Bank of Botswana (BoB) said its efforts of containing inflation within the set target range are likely to be frustrated by a possible international crude oil spike as the global economy emerges from the worst recession since the great depression.
Writing in the latest Research Bulletin published by the Central Bank, staffers said inflation is expected to be reining in within the target range of three-to ÔÇô six percent next year, but warned of risk associated with crude oil and commodity prices.
“.. .There are risks to inflation outlook emanating from uncertain international oil prices and the potential rise in commodity prices that would accompany global recovery,” the Bank said in the report.
The Central Bank has managed to bring the inflation rate within the target range only on three occasionsÔÇô within four months — since the targets were adopted some five years ago. The last time was in December 2009.
The Bank is using interest rates and other open market operations such as Bank of Botswana Certificates (Bobcs), to control inflation but critics have pointed out the measures are not enough and have stopped short of calling for macro prudential measures in a bid to win the war.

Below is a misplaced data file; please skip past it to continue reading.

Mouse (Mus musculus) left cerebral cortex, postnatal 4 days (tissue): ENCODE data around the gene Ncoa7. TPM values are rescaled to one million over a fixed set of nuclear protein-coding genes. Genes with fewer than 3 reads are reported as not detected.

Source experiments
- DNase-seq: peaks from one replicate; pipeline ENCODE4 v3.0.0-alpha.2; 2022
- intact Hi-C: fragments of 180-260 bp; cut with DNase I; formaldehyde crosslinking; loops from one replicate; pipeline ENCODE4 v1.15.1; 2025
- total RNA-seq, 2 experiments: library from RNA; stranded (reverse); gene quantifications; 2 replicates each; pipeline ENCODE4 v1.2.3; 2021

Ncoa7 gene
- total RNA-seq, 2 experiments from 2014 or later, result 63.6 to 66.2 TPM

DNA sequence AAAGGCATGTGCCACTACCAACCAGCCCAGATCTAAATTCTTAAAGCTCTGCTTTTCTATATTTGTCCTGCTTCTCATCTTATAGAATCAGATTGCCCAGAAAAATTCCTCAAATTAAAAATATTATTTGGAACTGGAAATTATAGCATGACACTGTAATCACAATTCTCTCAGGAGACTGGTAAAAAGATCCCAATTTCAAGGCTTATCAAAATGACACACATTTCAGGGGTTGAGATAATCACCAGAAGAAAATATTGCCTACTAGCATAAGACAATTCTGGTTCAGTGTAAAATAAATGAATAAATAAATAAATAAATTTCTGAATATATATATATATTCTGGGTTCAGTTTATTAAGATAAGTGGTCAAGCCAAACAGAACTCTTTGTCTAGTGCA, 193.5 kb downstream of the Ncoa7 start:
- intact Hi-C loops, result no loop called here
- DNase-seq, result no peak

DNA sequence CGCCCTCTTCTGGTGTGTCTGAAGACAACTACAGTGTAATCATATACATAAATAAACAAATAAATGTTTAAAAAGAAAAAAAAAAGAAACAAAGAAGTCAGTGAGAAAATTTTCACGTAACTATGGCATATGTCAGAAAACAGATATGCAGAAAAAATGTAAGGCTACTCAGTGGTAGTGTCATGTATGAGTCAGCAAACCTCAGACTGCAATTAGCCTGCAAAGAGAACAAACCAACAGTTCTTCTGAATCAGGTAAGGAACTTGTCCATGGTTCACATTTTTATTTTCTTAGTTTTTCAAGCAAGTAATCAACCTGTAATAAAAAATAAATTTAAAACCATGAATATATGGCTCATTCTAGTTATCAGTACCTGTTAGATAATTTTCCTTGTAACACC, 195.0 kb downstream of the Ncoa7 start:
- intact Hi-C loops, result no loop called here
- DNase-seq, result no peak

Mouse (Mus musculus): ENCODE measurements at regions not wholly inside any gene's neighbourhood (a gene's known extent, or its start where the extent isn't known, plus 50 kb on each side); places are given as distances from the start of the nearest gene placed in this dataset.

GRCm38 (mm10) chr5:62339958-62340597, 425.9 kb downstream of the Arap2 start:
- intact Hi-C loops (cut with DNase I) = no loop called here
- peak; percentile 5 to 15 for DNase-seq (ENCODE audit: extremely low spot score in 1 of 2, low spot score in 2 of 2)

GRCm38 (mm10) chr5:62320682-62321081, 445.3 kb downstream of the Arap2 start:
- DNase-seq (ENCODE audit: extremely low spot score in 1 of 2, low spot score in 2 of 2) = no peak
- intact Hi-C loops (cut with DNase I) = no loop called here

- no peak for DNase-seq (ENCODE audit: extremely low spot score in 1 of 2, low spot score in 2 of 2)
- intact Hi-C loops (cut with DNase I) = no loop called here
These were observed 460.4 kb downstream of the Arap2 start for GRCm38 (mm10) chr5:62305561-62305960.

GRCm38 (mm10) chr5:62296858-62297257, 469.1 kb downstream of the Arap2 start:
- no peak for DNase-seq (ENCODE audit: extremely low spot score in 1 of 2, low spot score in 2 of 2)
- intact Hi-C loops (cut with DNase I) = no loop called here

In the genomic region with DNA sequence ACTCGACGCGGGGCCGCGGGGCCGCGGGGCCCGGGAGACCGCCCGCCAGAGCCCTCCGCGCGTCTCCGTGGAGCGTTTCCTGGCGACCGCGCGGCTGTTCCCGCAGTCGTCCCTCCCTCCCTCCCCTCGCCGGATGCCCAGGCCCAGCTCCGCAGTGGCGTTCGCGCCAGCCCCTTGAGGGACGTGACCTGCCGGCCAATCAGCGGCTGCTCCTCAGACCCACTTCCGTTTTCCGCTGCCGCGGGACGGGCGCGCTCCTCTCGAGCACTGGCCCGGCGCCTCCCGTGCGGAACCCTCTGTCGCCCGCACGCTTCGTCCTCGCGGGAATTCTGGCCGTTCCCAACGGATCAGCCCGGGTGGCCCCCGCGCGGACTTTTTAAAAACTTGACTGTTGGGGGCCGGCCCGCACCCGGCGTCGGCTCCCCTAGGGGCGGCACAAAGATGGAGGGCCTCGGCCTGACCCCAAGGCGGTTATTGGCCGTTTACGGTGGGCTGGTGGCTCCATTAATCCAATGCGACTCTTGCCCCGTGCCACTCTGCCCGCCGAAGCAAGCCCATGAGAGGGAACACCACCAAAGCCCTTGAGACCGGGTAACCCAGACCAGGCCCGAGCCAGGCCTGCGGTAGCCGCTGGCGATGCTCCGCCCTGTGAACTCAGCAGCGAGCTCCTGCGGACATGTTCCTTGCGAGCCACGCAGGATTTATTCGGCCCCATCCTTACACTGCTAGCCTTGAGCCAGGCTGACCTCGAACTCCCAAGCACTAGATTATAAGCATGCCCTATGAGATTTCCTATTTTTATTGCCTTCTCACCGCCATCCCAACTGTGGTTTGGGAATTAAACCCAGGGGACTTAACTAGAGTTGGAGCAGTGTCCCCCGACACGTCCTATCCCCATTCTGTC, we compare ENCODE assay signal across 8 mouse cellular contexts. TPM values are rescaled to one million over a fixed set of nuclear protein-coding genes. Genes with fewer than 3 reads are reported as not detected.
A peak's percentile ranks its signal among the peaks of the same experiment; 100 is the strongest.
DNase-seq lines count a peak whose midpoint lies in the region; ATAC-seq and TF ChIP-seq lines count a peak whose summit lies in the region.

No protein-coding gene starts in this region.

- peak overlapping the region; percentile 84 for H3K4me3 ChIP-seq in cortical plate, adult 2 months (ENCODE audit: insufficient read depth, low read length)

However, the Bank said that inflationary pressures are likely to improve for the better during the course of this year and 2011 aided by global economic crunch that has wiped out disposable cash from people.
“The economic activity in Botswana is expected to recover and grow at faster rate in 2010 than was in 2009. Overall, it is forecast that output in the medium term will remain below trend, partly due to lagged effect of the hitherto relatively restrictive monetary policy and the impact of the global economic recession,” it added.
It further pointed out that the pace of the output will be affected by subdued demand sparked by the impact of recession, which has forced government to slush spending and, in turn, affecting the level of disposable income.
“This will further be compounded by the impact of two percent increase in VAT and anticipated upwards adjustment of levies for government services and some utility tariffs. The anticipated below trend growth is, therefore, against the background of the slower rate of monetary expansion, including budgeted 3.7 percent annual reduction in government spending,” the report said.
Although the global economy is recovering, diamond sales are not expected to hit the pre-crisis level and that will affect government spending going forward. So far revenues from diamonds are only 60 percent of the pre-crisis level.